Dear Little Cousin,
When your mother told me that you had been diagnosed with bipolar disorder, I cried.
I wept because I did not want anyone else in the family to walk the road I am on with my own bipolar disorder diagnosis. I wept because bipolar disorder can be more difficult to manage the younger that you are when you are diagnosed. I was 23 when my symptoms surfaced. You are 14. I feel that is too young to have to deal with emotional and mental concerns.
And yet visiting you in the hospital was bittersweet. It dredged up memories of my own hospitalizations – all four of them – but I was glad that you were receiving treatment and on the road to recovery and wellness.
Attending your 8th grade graduation, my heart swelled with pride. And love. And hope. I felt all of this because the last few months were not easy for you. You had more than your fair share of challenges to overcome. Thankfully, you did not have to do any of it alone.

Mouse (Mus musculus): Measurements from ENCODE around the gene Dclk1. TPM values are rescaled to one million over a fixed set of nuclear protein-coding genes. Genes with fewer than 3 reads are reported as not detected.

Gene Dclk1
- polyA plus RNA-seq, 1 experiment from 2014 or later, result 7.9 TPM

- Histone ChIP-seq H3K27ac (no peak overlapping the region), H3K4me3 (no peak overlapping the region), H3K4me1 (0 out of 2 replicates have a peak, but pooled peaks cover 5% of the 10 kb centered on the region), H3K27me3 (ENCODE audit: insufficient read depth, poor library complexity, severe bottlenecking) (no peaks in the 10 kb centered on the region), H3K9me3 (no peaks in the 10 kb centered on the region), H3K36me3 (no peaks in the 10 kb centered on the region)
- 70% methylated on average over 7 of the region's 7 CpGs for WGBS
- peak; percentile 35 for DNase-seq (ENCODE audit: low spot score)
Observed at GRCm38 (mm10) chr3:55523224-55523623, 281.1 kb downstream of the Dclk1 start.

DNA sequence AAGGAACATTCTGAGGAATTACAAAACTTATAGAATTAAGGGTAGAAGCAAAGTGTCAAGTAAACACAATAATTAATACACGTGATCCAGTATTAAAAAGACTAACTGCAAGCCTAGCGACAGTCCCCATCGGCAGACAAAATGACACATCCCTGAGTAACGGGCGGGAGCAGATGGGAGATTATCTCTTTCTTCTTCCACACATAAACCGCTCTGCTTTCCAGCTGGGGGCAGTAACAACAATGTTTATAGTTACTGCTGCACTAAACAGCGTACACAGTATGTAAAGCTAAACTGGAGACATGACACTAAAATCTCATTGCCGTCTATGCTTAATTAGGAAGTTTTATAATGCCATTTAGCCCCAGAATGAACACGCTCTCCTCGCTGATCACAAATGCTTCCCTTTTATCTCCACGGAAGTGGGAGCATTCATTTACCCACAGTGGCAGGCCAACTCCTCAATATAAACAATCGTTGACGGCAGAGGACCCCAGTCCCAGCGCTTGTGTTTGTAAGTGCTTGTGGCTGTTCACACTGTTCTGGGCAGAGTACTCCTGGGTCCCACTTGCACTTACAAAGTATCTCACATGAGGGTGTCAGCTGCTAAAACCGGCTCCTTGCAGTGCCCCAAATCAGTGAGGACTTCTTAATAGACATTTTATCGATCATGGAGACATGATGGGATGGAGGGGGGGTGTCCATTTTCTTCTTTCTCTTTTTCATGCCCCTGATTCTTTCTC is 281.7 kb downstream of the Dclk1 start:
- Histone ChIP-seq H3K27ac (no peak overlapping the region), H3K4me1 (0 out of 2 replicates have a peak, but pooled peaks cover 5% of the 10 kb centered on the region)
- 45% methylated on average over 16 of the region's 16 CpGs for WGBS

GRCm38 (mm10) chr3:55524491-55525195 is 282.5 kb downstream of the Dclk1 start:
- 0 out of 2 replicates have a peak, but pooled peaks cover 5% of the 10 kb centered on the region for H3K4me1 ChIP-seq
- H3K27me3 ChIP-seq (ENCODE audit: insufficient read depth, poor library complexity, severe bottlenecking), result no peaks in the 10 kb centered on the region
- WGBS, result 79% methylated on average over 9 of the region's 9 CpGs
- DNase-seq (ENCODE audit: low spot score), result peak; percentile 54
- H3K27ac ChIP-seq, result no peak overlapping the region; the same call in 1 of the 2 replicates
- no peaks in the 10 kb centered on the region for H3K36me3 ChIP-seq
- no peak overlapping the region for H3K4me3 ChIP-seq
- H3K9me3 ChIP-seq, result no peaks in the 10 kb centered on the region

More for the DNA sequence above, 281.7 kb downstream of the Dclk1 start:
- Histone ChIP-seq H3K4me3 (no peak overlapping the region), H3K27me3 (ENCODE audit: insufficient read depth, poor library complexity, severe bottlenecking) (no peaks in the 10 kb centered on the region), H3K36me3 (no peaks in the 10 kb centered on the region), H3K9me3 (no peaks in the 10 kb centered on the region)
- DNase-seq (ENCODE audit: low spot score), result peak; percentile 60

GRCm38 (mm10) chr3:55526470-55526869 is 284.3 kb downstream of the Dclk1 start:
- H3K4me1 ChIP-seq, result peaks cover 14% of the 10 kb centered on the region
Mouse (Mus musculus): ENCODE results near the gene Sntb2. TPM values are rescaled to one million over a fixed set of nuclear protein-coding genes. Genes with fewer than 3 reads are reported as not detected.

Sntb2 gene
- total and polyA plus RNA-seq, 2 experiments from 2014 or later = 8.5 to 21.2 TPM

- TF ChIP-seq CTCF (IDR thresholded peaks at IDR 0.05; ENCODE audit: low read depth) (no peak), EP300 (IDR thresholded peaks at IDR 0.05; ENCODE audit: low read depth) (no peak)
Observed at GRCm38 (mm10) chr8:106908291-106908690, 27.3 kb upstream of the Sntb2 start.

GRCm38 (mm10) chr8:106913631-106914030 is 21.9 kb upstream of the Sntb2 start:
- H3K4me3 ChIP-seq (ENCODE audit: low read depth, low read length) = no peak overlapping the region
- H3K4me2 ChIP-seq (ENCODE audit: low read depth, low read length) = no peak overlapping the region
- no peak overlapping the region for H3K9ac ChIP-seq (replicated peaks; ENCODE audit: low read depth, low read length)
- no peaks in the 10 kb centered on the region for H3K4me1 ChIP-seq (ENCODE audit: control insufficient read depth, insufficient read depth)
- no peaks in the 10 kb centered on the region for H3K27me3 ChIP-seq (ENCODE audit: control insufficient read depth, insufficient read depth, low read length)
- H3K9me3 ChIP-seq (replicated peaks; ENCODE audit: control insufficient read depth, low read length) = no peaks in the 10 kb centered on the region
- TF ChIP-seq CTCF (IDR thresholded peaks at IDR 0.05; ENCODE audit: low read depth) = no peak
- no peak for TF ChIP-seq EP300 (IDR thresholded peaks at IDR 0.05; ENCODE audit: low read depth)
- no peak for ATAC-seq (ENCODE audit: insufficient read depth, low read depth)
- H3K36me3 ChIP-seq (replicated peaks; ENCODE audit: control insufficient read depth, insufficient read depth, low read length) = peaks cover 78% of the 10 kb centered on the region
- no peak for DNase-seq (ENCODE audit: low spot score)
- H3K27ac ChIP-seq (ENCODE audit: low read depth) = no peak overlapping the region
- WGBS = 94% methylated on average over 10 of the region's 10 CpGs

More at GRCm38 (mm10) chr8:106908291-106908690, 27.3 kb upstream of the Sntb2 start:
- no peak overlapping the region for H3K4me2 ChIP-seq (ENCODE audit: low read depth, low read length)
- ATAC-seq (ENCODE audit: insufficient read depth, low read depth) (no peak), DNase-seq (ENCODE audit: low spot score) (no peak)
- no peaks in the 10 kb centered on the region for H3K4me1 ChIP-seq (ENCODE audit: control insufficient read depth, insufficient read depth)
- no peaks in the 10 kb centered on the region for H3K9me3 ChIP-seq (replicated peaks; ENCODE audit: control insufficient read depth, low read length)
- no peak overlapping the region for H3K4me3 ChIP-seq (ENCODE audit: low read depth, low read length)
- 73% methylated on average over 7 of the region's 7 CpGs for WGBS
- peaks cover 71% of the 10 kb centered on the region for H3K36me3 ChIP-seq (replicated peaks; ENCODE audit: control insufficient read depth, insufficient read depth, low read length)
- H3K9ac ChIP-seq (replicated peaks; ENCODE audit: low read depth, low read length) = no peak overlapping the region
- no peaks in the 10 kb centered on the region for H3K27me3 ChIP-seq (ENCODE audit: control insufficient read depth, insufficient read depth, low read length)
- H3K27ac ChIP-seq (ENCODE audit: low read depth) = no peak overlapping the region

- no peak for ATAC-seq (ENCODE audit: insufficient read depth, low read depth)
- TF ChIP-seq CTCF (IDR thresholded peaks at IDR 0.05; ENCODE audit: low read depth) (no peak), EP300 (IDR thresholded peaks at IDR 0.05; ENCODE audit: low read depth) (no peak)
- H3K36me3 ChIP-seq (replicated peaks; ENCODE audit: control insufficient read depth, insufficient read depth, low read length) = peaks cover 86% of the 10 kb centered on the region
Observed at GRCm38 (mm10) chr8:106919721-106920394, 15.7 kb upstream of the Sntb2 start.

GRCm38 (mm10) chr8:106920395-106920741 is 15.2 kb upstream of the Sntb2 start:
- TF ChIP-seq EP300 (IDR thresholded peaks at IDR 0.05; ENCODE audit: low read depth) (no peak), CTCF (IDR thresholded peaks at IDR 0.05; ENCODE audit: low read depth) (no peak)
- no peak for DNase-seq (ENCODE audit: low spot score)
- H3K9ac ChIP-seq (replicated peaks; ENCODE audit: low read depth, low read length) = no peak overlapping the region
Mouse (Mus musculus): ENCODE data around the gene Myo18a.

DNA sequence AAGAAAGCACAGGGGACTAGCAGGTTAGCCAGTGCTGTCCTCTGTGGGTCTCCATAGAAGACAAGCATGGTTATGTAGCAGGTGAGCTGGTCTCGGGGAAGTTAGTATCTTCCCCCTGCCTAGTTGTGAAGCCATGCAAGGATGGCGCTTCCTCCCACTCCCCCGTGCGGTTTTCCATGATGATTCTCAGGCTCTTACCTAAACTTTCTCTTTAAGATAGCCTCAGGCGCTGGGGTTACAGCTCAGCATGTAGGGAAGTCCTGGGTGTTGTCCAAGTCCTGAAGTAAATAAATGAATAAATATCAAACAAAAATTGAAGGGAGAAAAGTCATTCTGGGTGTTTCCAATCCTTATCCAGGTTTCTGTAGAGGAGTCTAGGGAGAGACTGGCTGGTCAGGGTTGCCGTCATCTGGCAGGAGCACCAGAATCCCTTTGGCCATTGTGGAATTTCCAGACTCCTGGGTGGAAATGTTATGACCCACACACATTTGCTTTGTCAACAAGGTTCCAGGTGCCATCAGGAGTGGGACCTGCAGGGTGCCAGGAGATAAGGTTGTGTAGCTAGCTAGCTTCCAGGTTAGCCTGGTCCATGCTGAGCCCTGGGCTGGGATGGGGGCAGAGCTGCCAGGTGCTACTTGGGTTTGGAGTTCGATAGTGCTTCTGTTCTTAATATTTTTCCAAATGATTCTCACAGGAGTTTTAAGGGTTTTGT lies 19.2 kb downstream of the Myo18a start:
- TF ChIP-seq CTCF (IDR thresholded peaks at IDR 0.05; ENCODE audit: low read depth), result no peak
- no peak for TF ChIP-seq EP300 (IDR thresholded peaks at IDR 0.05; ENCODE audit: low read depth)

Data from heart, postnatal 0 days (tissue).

The relationship you have developed with your therapist warms my heart. She has impacted you to your core, so much so that you, too, now want to be a therapist. That would be the ultimate way of paying it forward, of passing on what was instilled into you.
I know you are only 14, but if this career goal sticks, I know that you will make an excellent therapist. You have firsthand knowledge of what it means to live in mood instability and mood stability. You know the impact of a caring adult and professional; and from what you told me about how you relate to your peers, listening and giving advice, you are already honing important skills.
Listening to you talk about your newfound career interests made me beam with pride. I, too, want to become a therapist because of my own experiences with my diagnosis. I, too, have been blessed with great, caring mental health providers and I want to pay it forward.
I hope that I can also be a role model for you in how to live in recovery and instability. I’ve had nearly ten years to learn about my bipolar disorder. I’ve learned to be reflective and proactive. If you ever need help navigating your moods or self-care or high school next year, I’m here.